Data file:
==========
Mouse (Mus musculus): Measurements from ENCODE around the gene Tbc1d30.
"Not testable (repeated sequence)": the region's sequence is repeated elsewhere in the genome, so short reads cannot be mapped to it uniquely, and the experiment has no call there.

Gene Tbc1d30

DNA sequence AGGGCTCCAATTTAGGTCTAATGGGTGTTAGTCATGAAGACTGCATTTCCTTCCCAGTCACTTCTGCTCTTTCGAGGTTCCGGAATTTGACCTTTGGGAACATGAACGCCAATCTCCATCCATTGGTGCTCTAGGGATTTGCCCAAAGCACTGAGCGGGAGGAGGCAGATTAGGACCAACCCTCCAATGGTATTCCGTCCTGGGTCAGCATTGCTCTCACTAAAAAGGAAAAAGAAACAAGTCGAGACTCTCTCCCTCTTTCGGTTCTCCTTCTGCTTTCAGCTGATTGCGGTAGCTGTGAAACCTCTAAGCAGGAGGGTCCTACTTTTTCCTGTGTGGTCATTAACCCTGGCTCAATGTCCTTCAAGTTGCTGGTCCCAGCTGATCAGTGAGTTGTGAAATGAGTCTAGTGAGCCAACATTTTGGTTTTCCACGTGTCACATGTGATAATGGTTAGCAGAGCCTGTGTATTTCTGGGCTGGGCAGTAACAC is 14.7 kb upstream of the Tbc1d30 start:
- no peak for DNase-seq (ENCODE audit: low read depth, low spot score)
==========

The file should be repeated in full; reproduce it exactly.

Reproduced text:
Mouse (Mus musculus): Measurements from ENCODE around the gene Tbc1d30.
"Not testable (repeated sequence)": the region's sequence is repeated elsewhere in the genome, so short reads cannot be mapped to it uniquely, and the experiment has no call there.

Gene Tbc1d30

DNA sequence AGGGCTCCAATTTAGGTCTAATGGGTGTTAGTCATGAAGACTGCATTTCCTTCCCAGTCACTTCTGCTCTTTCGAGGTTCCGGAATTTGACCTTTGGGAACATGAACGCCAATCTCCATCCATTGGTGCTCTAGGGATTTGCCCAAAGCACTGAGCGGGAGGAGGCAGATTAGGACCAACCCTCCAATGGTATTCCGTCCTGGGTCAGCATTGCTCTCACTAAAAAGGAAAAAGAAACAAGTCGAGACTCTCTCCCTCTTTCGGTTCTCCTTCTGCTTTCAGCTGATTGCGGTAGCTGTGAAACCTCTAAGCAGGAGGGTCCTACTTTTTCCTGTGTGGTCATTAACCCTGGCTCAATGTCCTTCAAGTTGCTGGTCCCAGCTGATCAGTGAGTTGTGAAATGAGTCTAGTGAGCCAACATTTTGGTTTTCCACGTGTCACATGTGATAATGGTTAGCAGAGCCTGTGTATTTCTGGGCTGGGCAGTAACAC is 14.7 kb upstream of the Tbc1d30 start:
- no peak for DNase-seq (ENCODE audit: low read depth, low spot score)